Welcome. Here, beneath one banner lay many diversions.
Perhaps more than any other aspect of my work as an author, journalist and screenwriter on the vast array of American Culture, I derive the greatest satisfaction in retrieving the lost piece of an unfinished tale, rewarding rightful credit to an ignored hero or restoring facts to balance a biased account.
It has, over time, become a passion of assembling these discoveries into accurate yet dramatically compelling story-lines which may enlighten and inform others about their own lives while entertaining their imaginations.
Their political and cultural impact as Persona can so often be rooted in their experiences as Person. The majority of content here is drawn from that arena.
Dominating Pop Culture for over half the country’s history, Presidents and First Ladies also prove to be windows into an array of other topics: mass media, holidays, advertising, marketing, technology, food, the entertainment industry, racial issues, architecture, symbolism, and most importantly, Self-Identity.
Much of what you will therefor find here are stories on Presidents and First Ladies fused with Pop Culture (how greens Teddy Roosevelt ate, for example, influenced his national policy; how Eleanor Roosevelt helped popularize margarine or Mamie Eisenhower helped popularize the modern American Birthday Party for adults).
It’s a hybrid genre that can perhaps best be categorized as “Presidential Pop.”
Through the Presidents and First Ladies, I’ve discovered the full array of prominent Americans from widely diverse backgrounds who’ve left a legacy of their accomplishments – and their examples of overcoming adversity to make their unique perspective part of the national story.
What marks all of them, regardless of age, profession, religious or ethnic identity, or regionality is a singular commitment to their Individuality.
Whether in pursuit of a conventional goal, the manifestation of their unique vision (be it engineering or dance), or employing a specific gut instinct to retool an old system, these individuals are often unheralded heroes because they are viewed as only being significant symbols or representatives only to the demographic they’ve been identified as belonging to.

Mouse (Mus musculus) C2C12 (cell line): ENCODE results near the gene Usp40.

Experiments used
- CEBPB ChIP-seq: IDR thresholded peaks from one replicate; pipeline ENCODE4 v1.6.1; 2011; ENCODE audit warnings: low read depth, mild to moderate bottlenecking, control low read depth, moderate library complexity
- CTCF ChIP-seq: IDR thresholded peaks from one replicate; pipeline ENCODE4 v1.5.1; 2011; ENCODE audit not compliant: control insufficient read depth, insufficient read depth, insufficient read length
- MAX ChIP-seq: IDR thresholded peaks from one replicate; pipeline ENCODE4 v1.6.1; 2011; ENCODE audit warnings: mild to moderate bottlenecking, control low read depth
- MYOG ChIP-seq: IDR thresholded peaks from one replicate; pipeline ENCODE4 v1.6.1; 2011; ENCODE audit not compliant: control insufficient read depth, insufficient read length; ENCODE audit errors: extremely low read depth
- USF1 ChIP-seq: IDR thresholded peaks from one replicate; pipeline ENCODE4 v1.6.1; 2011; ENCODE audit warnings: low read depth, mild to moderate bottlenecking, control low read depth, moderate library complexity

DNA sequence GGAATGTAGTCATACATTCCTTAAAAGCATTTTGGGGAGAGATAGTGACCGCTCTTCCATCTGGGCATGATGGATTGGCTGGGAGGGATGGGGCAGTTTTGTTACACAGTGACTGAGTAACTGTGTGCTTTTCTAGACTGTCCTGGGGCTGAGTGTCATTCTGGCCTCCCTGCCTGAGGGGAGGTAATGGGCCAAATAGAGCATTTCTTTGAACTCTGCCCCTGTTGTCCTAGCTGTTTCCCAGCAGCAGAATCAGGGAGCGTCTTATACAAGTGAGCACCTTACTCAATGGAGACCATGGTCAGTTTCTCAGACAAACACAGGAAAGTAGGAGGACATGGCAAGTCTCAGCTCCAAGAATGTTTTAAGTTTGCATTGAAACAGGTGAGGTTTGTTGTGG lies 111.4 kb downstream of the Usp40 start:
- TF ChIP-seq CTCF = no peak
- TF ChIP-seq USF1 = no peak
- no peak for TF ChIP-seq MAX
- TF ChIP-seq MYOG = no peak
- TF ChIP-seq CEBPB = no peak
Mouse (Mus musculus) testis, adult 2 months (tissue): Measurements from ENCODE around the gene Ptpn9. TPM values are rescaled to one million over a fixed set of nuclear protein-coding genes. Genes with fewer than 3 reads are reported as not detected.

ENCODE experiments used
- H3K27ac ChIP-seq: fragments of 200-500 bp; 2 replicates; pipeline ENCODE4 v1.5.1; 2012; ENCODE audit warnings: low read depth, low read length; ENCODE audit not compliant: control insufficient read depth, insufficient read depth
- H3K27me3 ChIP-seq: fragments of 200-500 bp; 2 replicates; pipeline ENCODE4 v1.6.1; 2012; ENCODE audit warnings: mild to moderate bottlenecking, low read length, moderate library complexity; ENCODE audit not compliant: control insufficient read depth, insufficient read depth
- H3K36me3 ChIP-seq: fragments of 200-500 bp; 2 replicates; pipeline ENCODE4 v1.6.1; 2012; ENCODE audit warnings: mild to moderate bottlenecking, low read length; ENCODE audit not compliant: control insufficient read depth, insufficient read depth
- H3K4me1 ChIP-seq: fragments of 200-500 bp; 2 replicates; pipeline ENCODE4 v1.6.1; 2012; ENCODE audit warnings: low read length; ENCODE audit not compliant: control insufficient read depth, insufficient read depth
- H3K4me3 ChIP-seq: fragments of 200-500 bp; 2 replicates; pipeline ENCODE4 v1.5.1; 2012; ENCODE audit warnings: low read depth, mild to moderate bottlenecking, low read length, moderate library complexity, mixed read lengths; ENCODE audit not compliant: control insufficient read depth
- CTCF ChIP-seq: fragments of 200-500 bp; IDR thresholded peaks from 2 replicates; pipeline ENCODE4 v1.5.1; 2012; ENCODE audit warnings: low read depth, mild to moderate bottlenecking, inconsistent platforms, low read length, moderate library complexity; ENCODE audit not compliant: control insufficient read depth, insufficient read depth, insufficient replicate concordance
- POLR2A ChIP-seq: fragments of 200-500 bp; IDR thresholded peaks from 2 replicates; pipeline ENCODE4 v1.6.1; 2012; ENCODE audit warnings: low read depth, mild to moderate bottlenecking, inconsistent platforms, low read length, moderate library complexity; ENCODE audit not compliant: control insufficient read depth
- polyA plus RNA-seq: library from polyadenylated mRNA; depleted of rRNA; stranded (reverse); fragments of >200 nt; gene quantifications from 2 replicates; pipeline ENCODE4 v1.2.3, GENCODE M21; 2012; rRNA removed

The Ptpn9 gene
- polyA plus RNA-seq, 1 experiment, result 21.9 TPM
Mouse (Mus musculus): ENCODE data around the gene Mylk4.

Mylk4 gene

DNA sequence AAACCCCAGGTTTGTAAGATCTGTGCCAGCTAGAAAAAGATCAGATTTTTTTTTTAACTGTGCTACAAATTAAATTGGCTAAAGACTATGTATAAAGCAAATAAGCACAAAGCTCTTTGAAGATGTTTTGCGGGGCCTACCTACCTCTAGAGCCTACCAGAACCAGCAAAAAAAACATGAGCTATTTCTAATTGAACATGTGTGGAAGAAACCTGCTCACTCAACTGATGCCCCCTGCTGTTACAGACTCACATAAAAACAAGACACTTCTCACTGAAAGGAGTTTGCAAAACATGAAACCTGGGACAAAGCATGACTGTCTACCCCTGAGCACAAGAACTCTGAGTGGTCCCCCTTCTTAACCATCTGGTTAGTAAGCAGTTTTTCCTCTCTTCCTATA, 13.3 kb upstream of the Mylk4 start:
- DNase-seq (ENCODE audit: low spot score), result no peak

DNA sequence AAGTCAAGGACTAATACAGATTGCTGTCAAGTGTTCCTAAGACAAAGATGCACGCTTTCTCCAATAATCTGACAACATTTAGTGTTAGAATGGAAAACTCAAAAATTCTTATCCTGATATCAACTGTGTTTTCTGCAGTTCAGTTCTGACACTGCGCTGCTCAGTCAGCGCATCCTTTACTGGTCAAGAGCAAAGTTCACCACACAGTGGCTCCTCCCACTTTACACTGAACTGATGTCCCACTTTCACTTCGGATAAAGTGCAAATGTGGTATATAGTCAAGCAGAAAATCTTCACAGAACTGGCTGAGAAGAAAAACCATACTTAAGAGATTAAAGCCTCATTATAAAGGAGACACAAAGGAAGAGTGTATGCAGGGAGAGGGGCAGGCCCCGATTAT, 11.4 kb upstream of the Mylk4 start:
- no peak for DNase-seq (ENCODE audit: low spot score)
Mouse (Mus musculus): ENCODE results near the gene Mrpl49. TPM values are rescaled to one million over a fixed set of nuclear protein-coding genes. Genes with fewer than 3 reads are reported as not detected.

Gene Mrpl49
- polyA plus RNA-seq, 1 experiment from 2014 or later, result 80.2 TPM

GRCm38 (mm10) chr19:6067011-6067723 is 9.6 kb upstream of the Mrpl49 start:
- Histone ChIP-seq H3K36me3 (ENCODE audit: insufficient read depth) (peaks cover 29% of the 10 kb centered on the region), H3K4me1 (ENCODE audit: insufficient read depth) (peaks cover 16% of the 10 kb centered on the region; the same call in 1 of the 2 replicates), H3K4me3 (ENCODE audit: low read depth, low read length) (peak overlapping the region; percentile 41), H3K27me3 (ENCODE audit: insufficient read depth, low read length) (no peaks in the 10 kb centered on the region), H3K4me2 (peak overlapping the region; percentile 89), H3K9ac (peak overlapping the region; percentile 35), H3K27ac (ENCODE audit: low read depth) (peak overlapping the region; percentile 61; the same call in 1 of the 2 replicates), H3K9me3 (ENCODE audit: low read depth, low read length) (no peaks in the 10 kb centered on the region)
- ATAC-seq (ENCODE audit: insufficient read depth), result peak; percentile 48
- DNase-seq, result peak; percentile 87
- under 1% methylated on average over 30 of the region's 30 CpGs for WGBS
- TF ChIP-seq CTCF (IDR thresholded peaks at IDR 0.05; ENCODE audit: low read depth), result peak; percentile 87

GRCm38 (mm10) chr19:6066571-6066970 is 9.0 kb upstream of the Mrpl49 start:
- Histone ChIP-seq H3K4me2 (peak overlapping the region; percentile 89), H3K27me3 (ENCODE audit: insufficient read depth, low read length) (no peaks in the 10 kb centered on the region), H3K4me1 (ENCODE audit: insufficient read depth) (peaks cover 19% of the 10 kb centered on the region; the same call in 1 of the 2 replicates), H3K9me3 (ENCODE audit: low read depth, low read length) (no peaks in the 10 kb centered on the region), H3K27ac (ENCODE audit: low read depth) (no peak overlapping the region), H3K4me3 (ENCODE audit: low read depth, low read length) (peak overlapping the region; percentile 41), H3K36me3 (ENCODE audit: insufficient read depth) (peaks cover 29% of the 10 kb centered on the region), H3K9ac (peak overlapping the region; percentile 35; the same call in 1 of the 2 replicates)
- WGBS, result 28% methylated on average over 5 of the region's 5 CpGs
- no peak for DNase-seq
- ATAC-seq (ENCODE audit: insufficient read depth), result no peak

The truth is, their stories of pursuit and achievement are relevant and useful to everyone. Look beyond the most popular gadget that’s marketed to everyone or the latest trend or opinion poll and, I believe, you will find that the desire to follow one’s uniquely Individual vision is far more common than not. It’s a theme I intend to pursue here, through biographical sketches of people like this.
You will also find here Pop Culture stories which stand apart from Presidents and First Ladies that underline those contradictions, perplexities and progressions of human nature that are timeless.
Irony, paradox and myth mark our E Pluribus Unum society, from the New Amsterdam Dutch being victims of bigotry, to ogling Dallas Cowgirls while petitioning for chaste school uniforms, to the ingenious fib of Betsy Ross making the first flag, to the technically illegal act of serving original recipe Key Lime Pie.
Attempting to capture that irreverence might help maintain a lighter spirit here. Along the way, I hope that an overt appreciation for what is still the national nature to nurture individualism will poke through.
And this theme so often returns to Presidential Pop.
Rarely have a group of men and women who were first and foremost human beings been distorted, beatified, denigrated, idolized and hated for all the wrong reasons. And yet so many myths about so many Presidents and First Ladies prove resistant to the facts because these tales ultimately serve a far greater purpose than the reality of who these people were as human beings.
Taft did not get stuck in a White House bathtub. Harding was not poisoned by his wife. Reagan did not decide that ketchup should qualify as a vegetable for school lunches. Andrew Johnson was not a drunkard.
And that one about George Washington chopping down the cherry tree which we were all later told was not true?
There’s some suggestion, at least in recent findings in an article here, which suggests he may very well have!
As John F. Kennedy once aptly observed, “Emotions move people more than facts.”
I hope some of this also illustrates that History isn’t irrelevant trivia but accidental and intentional choices affecting us today, made by both the famous and the unknown, all with talents and flaws. That might help us make wise choices in our own stories.
As a political Independent influenced by Mark Twain, Voltaire, Washington Irving, William Makepeace Thackeray, Mae West (as a novelist who brilliantly observed the vagaries of human nature), and Gore Vidal, some might respond to my blog as does my iPod to my music choices, declaring it “unclassifiable.”
That said, I’m reminded of a primal truth learned from my old dog, now gone: how others label us is often arbitrary, even irrelevant to how we define ourselves.
Page around. If the stories are of interest, do subscribe.